The breakthrough climate agreement between China and the United States in 2014 has meant that India has sometimes provided a pallid comparison when it comes to emissions reductions efforts. Unlike China, India has refused to designate a peak year for its coal use. It has likewise declined to adopt periodic five yearly reviews of its emissions reductions pledges, despite the urgings of the UN. However, there are some encouraging trends that are worthy of consideration.
Two in particular offer reasons to be optimistic: India’s joint founding of the International Solar Alliance (ISA) at the Paris Climate Conference last year; and New Delhi’s odd-even car scheme. These illustrate the bidirectional impetus to reduce emissions. On the one hand, there is an international commitment to address climate change, particularly in the form of championing the cause of solar energy. On the other, there is domestic pressure to reduce air pollution, which in turn will have many co-benefits for addressing climate change.
At the Paris Climate Conference last year, India jointly launched the International Solar Alliance with France. It also committed to achieving 40% of its electricity from renewables by 2030. This is a strong signal of India’s determination to play a more active role in global governance when it comes to climate change. Likewise, it signals that India is ‘placing a bet on solar’, as The Diplomat’s Raymond E. Vickery notes. While those coal power plants currently under construction represent a galling 75,000 MW, the Ministry of Power has determined that no new plants need to be built for a further three years due to declining growth in demand for coal. Recent hikes in the government’s Clean Environment tax are also likely to accelerate the decline in imported coal.
The establishment of the ISA reflects India’s preparedness to take international leadership in the global transition towards renewables. However, another encouraging trend for India’s emissions reductions will not come from state-level initiatives with an eye towards the international society, but from city-level initiatives with the more circumscribed aim of improving urban air quality.
Air pollution in Delhi is at frightful levels, at least as bad as that of Beijing’s. Over the period from 2009-2015, the PM2.5 levels (used to measure fine particular air pollution) rose by 13%, while levels of sulphur dioxide increased by almost one third in the same period. A recent scheme implemented in Delhi aimed at addressing this problem is the first of its kind in India. For 15 days in January 2016, the local government trialled a scheme whereby road use altered daily according to whether a car’s license plates were odd or even numbered. The empirics of just how much this managed to reduce air pollution are contested. However, it seems that the effect was likely minimal. The Chief Minister of Delhi, Arvind Kejriwal, has been playing up its role in lowering traffic congestion, rather than concentrating on the air pollution aspect.
The point that Johannes Urpelaine makes is a valid one. He argues that irrespective of its efficacy at reducing air pollution, the scheme should be celebrated purely because it heralds the beginning of urban strategies seriously aimed at increasing public health. ‘This is the first time in India’s history that media, policymakers and citizens are talking seriously about solutions to India’s urban air pollution and traffic problems’, he comments.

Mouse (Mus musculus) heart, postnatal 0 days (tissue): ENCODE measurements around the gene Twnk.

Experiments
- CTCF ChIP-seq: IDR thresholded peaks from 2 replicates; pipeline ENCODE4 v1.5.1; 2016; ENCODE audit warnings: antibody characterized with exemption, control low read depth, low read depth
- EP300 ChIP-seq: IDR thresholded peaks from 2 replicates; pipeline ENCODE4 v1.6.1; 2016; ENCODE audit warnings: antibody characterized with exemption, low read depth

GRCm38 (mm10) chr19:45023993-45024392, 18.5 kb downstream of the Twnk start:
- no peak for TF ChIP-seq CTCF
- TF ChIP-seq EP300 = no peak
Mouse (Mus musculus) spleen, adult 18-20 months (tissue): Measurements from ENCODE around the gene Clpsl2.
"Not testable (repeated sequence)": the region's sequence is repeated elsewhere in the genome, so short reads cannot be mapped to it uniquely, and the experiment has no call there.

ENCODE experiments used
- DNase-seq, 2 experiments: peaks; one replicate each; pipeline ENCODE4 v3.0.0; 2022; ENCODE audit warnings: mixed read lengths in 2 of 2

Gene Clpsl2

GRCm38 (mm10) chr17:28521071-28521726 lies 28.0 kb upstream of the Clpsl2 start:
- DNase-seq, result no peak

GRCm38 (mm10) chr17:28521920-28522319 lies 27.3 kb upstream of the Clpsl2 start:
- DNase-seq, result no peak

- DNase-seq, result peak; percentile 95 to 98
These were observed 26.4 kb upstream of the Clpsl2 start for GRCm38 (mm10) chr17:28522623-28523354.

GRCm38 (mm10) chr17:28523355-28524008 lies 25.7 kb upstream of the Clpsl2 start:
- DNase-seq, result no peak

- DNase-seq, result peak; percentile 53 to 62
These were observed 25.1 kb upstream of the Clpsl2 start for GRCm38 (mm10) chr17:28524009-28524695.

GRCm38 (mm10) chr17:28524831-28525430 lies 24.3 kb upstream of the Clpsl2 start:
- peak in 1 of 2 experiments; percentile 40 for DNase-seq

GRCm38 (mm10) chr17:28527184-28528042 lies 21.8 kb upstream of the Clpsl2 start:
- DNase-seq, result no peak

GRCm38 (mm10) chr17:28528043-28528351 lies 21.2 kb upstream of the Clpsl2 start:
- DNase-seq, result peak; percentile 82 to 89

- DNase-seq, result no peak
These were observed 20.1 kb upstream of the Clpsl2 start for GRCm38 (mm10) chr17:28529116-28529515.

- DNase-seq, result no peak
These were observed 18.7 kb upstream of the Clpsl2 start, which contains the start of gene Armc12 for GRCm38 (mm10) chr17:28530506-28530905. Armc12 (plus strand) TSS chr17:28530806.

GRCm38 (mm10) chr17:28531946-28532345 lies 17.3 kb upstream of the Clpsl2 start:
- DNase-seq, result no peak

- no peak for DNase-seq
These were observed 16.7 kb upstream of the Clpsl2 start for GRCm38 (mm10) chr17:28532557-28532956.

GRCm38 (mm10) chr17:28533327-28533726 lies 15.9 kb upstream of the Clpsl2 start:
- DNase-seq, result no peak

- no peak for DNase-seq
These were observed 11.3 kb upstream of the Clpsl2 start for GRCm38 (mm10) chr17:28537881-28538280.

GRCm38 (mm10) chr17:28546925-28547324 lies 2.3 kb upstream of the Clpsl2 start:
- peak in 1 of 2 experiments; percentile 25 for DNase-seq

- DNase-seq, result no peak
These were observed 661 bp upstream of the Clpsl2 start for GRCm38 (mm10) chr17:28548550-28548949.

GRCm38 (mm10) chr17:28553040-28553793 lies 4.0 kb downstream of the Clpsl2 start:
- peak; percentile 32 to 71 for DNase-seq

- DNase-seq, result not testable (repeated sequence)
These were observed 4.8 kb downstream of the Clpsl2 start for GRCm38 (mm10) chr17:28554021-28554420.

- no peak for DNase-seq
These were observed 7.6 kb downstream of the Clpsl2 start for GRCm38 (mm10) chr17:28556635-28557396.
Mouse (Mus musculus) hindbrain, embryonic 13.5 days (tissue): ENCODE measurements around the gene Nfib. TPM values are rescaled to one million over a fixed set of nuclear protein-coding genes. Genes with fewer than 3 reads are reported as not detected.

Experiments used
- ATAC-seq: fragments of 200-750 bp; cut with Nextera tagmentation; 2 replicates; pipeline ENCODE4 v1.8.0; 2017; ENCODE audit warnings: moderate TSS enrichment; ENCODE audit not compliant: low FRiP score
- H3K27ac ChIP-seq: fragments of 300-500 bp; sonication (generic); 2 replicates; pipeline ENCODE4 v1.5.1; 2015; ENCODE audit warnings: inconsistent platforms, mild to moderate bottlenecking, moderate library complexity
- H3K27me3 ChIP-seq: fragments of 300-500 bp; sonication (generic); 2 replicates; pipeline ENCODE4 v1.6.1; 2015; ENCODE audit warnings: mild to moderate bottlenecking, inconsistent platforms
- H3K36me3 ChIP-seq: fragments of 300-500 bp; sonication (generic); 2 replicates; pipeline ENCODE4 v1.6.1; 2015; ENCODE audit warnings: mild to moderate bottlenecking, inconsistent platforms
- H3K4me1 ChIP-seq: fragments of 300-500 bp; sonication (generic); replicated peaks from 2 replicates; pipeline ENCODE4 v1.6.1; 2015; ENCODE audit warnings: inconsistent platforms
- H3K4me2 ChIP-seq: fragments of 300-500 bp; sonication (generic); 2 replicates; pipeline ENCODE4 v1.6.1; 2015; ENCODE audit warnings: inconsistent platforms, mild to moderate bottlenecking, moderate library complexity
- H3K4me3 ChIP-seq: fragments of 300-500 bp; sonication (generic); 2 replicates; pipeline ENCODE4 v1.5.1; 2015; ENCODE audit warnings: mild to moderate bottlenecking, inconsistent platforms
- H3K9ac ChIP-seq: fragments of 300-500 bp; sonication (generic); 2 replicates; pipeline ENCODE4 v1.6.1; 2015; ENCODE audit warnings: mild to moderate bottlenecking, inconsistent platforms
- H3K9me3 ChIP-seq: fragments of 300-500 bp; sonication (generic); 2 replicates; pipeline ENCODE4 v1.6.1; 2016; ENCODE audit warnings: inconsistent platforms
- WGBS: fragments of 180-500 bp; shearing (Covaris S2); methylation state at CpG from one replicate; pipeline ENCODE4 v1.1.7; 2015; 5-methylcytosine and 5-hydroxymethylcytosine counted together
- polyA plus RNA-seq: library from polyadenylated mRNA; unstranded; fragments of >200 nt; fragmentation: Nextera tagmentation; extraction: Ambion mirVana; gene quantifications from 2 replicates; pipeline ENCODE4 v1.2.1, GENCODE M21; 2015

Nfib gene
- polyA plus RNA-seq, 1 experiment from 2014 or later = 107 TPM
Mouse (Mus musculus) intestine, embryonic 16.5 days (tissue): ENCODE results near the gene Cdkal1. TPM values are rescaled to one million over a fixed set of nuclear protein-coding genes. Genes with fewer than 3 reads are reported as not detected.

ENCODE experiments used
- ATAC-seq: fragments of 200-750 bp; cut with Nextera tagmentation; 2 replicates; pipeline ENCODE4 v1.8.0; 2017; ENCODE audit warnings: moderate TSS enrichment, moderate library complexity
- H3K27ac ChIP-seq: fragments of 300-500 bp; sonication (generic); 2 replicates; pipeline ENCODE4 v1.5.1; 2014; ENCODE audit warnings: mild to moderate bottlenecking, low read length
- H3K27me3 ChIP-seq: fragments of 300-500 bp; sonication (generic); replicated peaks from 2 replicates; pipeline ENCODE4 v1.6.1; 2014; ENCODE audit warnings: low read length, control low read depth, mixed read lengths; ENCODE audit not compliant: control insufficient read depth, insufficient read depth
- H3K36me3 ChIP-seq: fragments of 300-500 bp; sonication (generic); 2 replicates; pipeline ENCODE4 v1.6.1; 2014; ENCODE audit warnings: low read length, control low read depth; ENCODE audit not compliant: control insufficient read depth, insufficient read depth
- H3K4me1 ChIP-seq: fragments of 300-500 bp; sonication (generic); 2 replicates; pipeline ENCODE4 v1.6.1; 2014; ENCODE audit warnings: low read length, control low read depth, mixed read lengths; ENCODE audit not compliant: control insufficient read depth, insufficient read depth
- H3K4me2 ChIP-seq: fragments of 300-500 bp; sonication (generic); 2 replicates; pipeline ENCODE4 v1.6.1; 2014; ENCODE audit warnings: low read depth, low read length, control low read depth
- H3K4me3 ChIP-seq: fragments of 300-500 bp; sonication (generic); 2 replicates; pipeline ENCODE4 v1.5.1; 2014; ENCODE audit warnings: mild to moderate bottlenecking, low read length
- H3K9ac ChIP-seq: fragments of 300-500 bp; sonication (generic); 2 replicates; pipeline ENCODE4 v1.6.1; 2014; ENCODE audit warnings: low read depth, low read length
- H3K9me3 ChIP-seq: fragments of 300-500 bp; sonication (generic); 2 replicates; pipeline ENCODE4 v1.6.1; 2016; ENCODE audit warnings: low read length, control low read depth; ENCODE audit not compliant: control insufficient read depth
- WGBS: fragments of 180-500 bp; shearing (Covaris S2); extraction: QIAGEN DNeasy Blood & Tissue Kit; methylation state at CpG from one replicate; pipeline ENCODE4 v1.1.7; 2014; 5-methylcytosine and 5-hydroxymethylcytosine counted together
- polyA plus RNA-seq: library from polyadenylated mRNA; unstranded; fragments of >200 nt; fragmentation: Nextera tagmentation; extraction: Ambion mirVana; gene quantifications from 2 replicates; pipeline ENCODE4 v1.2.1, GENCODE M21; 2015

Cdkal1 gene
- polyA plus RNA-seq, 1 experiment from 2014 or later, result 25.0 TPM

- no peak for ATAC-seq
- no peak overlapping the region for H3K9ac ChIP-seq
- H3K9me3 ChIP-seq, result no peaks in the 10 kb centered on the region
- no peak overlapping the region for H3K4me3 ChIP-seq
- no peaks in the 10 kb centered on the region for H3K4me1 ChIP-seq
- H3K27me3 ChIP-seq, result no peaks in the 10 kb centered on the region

Josh Busby goes a step further. He argues that this demand on the city level for cleaner air may be a more effective strategy—for China and India alike—at convincing countries to decrease their greenhouse gas emissions. This is because addressing air pollution delivers many ‘co-benefits’ for addressing climate change. Reducing car exhaust, for example, would service both of these goals. While the overlap is not total (for example, moving some power plants further away from urban centres, while helping lower urban fine particle levels, will simply relocate the emissions), he acknowledges it is nevertheless likely to be quite pronounced. It will be the domestic demand for cleaner air, consequently, that may present the best avenue for weaning India off coal.
There’s a lot of merit to the strategy of emphasising improving air quality to convince Beijing and New Delhi to deliver policies that also tackle climate change. However, there are also limits to the strategy, which would be best used in tandem with an international strategy emphasising climate change per se. Firstly, as illustrated in the above paragraphs, India has already made some salient strides towards renewable energy production as a result of this strategy. Secondly, the scale of the transformation required to meet meaningful emissions reductions is likely to exceed any air pollution reduction efforts in the foreseeable future. This way, the scale of the problem risks becoming obscured if we indulge arguments for parsing climate change through the prism of air pollution.
Instead, we should see both of these developments as positive and mutually supportive. To be sure, there are many challenges remaining—both for India’s newfound climate leadership at the helm of the ISA, and for future city initiatives aimed at reducing air pollution. While we would do well to avoid becoming overly sanguine about our overall progress towards avoiding catastrophic climate change, these trends nevertheless demonstrate that there are strong bidirectional pressures and commitments that will continue to incline India towards effective action against climate change.
Jack Shield is completing a Master of International Relations (Advanced) at the Australian National University.
Image credit: UK Department of International Development (Flickr: Creative Commons)